Not Just One Bad Man
Athlete A is more than just the story of one bad man, it is an exploration into the systems of power that perpetuate the abuse and objectification of girls and young women.
Equality Now is incredibly proud to partner with the Netflix documentary Athlete A, which tells the story of the gymnasts who survived USA Gymnastics Doctor Larry Nasser’s serial sexual abuse and exposed the toxic culture of elite gymnastics for a Town Hall discussion on December 9th, 2pm EST.
At Equality Now, we know that adolescent girls are disproportionately vulnerable to human rights abuses, including sexual violence. At the same time girls generally lack a support system through which they can protest abuses and access justice. These violations and the inability to seek remedy can have severe and long-lasting consequences on their development and future. Athlete A is a significant contribution to the #MeToo movement because it integrates the experience of adolescent girls into the larger societal reckoning around systemic sexual abuse and highlights their unique struggle.
The documentary also shines a spotlight on the complicity of individuals and institutions who both directly and indirectly granted impunity to the powerful and well-connected Dr. Nassar at the expense of the girls and young women he was serially abusing. While Larry Nassar committed the actual acts of sexual violence, the film highlights the larger enabling environment that allowed Nassar to become a predator. Both of Nassar’s employers, Michigan State University and USA Gymnastics, shielded Dr. Nassar from accountability as they were more concerned about winning and their institutional reputations than they were about the health and development of their students and athletes.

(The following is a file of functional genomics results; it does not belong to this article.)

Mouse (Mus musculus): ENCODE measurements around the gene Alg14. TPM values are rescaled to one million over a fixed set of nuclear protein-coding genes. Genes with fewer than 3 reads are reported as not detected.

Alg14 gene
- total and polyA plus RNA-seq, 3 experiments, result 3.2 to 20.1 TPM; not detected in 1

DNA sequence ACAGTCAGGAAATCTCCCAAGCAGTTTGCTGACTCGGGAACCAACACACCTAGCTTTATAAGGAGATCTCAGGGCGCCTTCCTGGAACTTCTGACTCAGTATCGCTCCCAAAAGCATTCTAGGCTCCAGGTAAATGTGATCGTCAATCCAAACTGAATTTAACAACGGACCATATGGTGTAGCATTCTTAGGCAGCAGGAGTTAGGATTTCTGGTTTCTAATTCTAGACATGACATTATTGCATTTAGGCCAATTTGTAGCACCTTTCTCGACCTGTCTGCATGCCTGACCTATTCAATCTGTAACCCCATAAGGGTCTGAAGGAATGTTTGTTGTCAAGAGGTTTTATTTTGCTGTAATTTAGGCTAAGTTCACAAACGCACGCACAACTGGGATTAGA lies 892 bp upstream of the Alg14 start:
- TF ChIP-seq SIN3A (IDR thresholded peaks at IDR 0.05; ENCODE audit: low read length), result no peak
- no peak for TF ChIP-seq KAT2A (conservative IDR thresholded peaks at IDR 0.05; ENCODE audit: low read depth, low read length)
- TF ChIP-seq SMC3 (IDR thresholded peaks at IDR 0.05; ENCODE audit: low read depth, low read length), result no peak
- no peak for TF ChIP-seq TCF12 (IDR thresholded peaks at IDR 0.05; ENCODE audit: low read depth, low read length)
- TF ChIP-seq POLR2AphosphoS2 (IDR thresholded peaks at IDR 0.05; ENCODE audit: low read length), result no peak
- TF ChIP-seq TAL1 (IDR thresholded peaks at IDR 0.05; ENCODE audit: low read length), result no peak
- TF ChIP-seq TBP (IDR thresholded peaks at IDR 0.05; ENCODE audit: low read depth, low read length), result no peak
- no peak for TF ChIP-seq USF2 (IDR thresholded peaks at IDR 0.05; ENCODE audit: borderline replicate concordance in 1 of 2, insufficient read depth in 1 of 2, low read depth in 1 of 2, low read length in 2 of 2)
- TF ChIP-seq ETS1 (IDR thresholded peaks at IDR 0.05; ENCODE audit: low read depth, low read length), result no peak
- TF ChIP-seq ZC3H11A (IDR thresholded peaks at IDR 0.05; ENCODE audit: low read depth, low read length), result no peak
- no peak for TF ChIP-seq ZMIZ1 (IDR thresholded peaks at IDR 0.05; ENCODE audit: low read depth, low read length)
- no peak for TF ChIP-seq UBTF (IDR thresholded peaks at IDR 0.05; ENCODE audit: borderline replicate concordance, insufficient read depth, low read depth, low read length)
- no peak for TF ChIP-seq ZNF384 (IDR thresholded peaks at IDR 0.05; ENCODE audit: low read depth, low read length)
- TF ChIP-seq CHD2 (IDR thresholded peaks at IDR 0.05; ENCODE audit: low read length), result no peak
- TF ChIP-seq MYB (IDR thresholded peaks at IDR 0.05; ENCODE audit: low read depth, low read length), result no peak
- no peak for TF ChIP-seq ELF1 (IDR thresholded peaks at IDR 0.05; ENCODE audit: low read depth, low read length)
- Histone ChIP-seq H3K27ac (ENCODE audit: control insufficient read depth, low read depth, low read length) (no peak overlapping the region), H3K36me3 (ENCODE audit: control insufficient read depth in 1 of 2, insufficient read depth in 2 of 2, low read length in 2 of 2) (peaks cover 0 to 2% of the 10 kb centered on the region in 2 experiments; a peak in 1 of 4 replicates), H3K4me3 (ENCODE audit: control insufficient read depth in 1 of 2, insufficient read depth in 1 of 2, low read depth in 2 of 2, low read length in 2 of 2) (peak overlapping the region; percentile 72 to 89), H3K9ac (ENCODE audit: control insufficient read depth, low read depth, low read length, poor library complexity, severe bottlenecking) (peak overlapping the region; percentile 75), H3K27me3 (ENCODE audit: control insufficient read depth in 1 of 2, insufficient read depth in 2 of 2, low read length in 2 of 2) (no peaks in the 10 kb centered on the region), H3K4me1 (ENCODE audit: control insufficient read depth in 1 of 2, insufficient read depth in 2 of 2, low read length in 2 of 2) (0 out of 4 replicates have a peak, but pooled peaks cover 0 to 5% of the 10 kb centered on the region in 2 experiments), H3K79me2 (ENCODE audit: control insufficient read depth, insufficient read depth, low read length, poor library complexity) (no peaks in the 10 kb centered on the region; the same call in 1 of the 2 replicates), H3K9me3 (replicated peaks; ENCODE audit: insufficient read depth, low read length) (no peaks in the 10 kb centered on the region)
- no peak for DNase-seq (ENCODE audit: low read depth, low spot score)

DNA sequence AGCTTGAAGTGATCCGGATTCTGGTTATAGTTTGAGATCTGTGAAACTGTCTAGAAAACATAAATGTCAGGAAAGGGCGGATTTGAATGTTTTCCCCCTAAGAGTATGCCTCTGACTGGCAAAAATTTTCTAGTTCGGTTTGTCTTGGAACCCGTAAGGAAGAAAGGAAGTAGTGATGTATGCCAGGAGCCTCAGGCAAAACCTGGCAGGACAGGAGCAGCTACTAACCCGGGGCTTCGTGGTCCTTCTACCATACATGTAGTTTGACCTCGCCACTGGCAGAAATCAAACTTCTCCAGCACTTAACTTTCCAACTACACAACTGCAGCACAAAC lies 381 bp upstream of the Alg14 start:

Unfortunately, the betrayal that the Nassar survivors experienced is not a unique experience for teenage survivors of sexual violence. Sustained sexual abuse of minors is contingent on a larger ecosystem of complicity and systemic sexism, which includes:
- Power and impunity for perpetrators
- A culture of silence
- Victim-blaming and shaming
- Lack of accountability mechanisms, including adequate legal recourse
- Misogyny and patriarchy
No longer afforded the protections of childhood, nor recognized as adults, adolescents survivors often find themselves in a precarious position. The misogynistic misconception that teenage girls often “tempt” older men means that they are frequently victimized and blamed for their own abuse. Lack of comprehensive sex education compounded by a dearth of age-specific resources leaves adolescent girls with limited support structures to protest abuses by family members, partners, teachers, or strangers.
Films such as Athlete A help to break the silence and stigma that many young survivors of sexual violence experience. It is critical that girls and adolescent victims of abuse know that they are not alone and they are never to blame for what happened to them. That is why in addition to creating the Adolescent Girls’ Legal Defense Fund, which works to rectify systemic and pervasive violations of girls’ rights through precedent-setting sexual violence cases, Equality Now is dedicated to partnering with artists, filmmakers, and influencers that bring issues of gender inequality into the cultural forefront.
To learn more about Athlete A and the need for survivor-centric solutions to tackling adolescent sexual abuse, join us for a Town Hall Discussion featuring the film's director and Nassar silence breakers on December 9th at 2pm EST. Click here to register!